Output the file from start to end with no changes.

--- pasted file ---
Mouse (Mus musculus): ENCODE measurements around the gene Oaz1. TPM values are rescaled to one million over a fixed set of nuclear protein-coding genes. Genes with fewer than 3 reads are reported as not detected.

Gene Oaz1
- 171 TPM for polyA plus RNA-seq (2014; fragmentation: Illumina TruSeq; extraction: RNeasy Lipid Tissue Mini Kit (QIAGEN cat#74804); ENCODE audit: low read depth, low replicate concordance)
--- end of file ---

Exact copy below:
Mouse (Mus musculus): ENCODE measurements around the gene Oaz1. TPM values are rescaled to one million over a fixed set of nuclear protein-coding genes. Genes with fewer than 3 reads are reported as not detected.

Gene Oaz1
- 171 TPM for polyA plus RNA-seq (2014; fragmentation: Illumina TruSeq; extraction: RNeasy Lipid Tissue Mini Kit (QIAGEN cat#74804); ENCODE audit: low read depth, low replicate concordance)